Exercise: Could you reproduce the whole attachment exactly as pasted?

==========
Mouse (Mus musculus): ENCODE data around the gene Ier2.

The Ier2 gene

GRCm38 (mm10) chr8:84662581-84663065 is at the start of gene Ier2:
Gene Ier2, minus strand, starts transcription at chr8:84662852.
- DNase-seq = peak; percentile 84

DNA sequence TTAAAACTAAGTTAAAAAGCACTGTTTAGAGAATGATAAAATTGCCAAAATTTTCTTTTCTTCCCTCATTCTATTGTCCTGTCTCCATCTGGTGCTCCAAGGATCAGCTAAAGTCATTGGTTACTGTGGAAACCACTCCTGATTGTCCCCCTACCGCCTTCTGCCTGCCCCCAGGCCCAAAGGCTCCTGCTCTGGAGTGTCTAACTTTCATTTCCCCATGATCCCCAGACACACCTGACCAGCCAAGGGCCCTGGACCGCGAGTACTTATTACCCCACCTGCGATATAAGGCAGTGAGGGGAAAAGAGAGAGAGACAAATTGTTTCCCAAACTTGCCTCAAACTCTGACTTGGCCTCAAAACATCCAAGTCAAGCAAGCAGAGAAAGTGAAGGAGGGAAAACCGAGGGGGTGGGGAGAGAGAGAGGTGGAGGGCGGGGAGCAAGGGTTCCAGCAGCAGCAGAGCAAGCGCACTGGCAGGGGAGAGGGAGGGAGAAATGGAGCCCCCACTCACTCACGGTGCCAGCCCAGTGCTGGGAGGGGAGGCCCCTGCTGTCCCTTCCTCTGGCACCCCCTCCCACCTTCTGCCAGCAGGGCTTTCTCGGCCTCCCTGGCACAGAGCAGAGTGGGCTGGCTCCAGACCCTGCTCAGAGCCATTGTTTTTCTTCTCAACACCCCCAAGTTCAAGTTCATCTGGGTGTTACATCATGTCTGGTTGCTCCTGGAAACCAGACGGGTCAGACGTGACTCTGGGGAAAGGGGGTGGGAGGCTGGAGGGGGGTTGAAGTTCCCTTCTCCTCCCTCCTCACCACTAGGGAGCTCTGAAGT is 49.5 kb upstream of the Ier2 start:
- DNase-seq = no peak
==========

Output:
Mouse (Mus musculus): ENCODE data around the gene Ier2.

The Ier2 gene

GRCm38 (mm10) chr8:84662581-84663065 is at the start of gene Ier2:
Gene Ier2, minus strand, starts transcription at chr8:84662852.
- DNase-seq = peak; percentile 84

DNA sequence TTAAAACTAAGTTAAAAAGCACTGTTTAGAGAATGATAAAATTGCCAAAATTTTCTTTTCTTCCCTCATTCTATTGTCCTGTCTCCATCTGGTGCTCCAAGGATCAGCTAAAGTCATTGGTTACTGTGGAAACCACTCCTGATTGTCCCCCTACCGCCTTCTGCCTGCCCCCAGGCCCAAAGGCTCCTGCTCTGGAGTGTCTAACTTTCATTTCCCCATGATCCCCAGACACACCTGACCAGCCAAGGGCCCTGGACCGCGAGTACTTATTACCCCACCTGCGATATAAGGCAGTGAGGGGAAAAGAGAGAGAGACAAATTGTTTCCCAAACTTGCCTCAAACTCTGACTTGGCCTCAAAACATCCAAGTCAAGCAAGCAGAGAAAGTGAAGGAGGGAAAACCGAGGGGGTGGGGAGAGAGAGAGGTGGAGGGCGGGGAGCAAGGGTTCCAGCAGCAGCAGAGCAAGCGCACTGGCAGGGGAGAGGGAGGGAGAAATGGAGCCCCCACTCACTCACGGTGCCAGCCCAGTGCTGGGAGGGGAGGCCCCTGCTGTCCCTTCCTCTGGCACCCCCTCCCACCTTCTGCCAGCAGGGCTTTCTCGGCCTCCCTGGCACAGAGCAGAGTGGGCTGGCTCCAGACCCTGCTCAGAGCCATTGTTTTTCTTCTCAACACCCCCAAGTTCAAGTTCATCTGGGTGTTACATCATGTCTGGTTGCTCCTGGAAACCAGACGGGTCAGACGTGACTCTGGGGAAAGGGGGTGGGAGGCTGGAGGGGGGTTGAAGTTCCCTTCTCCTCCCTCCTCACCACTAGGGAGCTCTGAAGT is 49.5 kb upstream of the Ier2 start:
- DNase-seq = no peak